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The Womack Army Medical Center is a military hospital under the command of the United States Army located on post at Fort Bragg, North Carolina. The hospital was originally called the Camp Bragg Base Hospital and was the first brick and mortar medical facility to be constructed on what was formerly known as Camp Bragg (now Fort Bragg). Presently named after Army Private First Class Bryant H. Womack, a native of Mill Spring, North Carolina, for his heroic efforts during the Korean War, the original site of the Camp Bragg Base Hospital is now the Bastogne Gables neighborhood and the present establishment is located just east of Ryder Golf Course. This medical facility currently treats approximately 200,000 soldiers, family members, and otherwise eligible patients annually in the largest beneficiary population in the United States Army.


  • Womack Army Medical Center West Entrance
  • Gravesite of PFC Bryant H. Womack, the North Carolina native and combat medic whom the Womack Army Medical Center is named after

Established in September of 1918, the 'Base Hospital' at what was formerly known as Camp Bragg (present-day Fort Bragg) in North Carolina, was originally designed to serve United States Army soldiers and their families and consisted of 22 total different buildings. The facility contained two dispensaries, one headquarters and 500 beds set aside to aid those injured at, what the time, was established as an artillery training post.

In June of 1932, the original hospital was retired and a new three-story treatment facility was constructed and was named the USA Station Hospital One. This new hospital, although state-of-the-art, modern and well-equipped, was much smaller than the original Base Hospital, containing only 83 beds to serve the entire post's population of approximately 2,500 soldiers. Hospital One served the base well for most of the 1930s, however, after the population continued to slowly grow to 5,500 by 1939, the decision was made it was time to build yet again. This building is currently serving as Headquarters for the XVIII Airborne Corps at Fort Bragg.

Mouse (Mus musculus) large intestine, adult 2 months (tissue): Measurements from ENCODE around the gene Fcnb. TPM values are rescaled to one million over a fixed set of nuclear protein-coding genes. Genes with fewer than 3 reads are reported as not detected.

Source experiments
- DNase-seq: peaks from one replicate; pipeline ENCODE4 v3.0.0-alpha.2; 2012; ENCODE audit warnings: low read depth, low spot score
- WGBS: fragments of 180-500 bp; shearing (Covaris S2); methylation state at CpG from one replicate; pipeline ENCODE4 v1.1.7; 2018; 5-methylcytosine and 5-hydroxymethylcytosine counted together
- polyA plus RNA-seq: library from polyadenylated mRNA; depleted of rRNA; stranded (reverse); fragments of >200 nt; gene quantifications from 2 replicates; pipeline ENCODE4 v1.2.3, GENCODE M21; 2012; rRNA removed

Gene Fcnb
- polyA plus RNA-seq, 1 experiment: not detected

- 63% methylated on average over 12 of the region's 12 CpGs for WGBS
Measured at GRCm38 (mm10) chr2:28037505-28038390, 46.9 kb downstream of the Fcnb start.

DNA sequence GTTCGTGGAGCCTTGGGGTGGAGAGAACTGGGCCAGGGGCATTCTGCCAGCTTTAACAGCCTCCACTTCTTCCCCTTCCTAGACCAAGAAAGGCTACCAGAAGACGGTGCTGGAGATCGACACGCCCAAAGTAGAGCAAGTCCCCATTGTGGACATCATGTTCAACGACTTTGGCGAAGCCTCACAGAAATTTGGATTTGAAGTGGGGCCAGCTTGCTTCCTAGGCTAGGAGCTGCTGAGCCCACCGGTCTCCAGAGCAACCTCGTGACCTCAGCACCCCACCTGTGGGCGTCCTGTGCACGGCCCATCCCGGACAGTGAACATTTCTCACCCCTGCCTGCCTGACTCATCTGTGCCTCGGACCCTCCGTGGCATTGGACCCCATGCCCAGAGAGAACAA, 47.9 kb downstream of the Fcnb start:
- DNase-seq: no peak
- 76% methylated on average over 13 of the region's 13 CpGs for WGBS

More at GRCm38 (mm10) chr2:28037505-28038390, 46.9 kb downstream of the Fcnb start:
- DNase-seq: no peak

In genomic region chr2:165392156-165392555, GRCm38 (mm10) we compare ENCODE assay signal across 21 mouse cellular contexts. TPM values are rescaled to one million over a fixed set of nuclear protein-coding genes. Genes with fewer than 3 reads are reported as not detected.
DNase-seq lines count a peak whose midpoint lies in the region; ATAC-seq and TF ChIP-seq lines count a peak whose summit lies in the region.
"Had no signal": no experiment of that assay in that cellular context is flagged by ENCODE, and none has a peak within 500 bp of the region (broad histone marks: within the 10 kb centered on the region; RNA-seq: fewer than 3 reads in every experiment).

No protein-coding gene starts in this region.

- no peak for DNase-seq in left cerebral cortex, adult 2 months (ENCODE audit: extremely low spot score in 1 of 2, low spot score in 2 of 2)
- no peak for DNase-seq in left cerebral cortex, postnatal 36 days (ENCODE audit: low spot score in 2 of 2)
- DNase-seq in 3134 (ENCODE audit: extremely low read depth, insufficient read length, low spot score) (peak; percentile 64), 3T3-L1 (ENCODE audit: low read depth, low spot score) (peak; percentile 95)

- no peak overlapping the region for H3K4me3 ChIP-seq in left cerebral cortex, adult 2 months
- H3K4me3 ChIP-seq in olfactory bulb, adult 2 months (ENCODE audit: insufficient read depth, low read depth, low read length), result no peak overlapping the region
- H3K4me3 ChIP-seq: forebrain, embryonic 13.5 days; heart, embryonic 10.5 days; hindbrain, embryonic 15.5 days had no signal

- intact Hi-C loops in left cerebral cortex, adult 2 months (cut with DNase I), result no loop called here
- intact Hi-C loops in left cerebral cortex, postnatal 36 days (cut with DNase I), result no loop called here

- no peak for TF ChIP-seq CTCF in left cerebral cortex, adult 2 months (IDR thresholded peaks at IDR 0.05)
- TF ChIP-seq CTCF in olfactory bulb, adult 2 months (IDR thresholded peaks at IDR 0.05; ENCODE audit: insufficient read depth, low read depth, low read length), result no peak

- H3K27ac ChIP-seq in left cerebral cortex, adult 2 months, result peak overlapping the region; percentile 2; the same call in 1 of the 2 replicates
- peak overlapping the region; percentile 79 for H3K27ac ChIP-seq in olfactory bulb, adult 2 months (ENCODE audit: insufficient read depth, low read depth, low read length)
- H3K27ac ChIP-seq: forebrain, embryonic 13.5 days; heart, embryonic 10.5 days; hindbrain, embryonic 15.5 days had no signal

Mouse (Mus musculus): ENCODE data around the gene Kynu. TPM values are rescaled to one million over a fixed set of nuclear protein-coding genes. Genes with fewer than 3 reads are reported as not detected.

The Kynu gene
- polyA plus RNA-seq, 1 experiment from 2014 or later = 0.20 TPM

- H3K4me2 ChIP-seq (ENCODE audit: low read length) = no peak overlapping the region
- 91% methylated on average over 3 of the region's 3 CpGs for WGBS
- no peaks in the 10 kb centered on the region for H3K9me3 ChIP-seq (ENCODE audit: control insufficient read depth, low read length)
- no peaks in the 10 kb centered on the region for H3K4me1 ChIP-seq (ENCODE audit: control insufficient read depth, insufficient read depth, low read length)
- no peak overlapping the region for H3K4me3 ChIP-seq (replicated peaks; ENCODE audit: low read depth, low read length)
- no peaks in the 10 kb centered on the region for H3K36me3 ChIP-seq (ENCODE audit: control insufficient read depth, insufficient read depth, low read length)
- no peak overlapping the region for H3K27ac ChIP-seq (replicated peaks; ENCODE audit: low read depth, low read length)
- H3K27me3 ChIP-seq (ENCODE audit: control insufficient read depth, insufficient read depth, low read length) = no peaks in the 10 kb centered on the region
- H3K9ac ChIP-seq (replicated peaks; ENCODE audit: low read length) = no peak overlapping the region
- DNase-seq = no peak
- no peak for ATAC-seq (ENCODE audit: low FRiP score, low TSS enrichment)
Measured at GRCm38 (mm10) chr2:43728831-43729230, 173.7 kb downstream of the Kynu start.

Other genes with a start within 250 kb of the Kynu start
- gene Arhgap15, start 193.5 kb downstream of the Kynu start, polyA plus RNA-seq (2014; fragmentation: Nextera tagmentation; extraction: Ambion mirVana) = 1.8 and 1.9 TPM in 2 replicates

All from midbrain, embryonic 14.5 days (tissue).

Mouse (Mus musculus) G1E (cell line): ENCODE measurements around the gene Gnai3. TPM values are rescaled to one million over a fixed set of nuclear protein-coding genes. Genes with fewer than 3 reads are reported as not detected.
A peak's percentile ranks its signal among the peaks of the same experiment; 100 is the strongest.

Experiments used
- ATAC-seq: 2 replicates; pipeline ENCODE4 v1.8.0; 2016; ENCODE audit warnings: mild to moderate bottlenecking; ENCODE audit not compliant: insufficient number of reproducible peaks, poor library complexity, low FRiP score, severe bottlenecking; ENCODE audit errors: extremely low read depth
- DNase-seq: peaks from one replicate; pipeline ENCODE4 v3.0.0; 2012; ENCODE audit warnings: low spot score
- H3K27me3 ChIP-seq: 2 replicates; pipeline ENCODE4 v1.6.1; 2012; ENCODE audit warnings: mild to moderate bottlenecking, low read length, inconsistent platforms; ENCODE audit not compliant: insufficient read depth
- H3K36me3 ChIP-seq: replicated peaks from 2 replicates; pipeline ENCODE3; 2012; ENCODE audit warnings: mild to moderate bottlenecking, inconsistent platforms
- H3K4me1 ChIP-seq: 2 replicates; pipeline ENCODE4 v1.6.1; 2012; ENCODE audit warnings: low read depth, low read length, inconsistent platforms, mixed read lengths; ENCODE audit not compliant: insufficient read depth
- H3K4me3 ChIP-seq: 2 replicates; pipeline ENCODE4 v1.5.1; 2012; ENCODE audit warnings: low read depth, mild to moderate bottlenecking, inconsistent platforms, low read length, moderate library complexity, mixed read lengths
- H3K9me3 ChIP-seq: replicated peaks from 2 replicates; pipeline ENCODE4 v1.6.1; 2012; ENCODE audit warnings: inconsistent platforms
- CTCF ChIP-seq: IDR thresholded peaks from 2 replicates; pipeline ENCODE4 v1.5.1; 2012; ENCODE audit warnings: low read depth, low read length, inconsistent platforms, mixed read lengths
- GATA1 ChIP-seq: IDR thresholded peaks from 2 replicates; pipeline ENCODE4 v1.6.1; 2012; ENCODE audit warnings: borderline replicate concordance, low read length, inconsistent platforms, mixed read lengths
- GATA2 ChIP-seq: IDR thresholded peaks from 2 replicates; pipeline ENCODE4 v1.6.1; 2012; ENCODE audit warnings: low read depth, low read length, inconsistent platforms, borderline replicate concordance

By February of 1941, the Quartermaster Corps had built two additional buildings, appropriately named USA Station Hospitals Two and Three, this time well prepared for the increasing population. Hospital Two contained 1,680 beds and Hospital Three housed 1,002, adding an additional 2,682 beds to the entire base to care for the incessantly rising population. These buildings were located north of Reilly and Pelham Streets and were connected by a covered walkway. By 1949, all of Fort Bragg's medical facilities were moved to the site of USA Station Hospital Two and was renamed simply the U.S. Army Station Hospital.

A few years went by and the once new Army Station Hospital began to once again, succumb to the rising population of approximately 100,000 soldiers by the end of World War II. It was time for the base hospital to be rebuilt yet again and in May of 1955, ground was broken to prepare for the construction of what would be known as the Womack Army Community Hospital. This treatment facility was named after North Carolina native and Medal of Honor recipient, Private First Class Bryant H. Womack for his valiant efforts as a combat medic during the Korean War.

The Womack Army Community Hospital opened its doors for the first time on August 3, 1958 and contained 500 beds - the exact same number of beds in the original Camp Bragg Base Hospital. The facility was 9-stories tall and added the Ambulatory Patient Care Annex in March of 1974. On October 1, 1991, was renamed the Womack Army Medical Center and remained standing for 40 years as Fort Bragg's primary treatment facility.

One year after its renaming, ground was once again broken at the new and current site of the Womack Army Medical Center on September 3, 1992. By March 9, 2000, construction of the state-of-the-art, $400 million, 1,020,359 square-feet medical campus was completed and a dedication ceremony was held at the east entrance of the complex. This campus currently covers 163 acres of wooded land and is home to specialists from all over the country.

Womack Army Medical Center, (No Date), Our History, Retrieved from: http://www.wamc.amedd.army.mil/AboutUs/SitePages/Our%20History.aspx.

U.S. Army Fort Bragg, (No Date), Fort Bragg History, Retrieved from: http://www.bragg.army.mil/index.php/about/fort-bragg-history.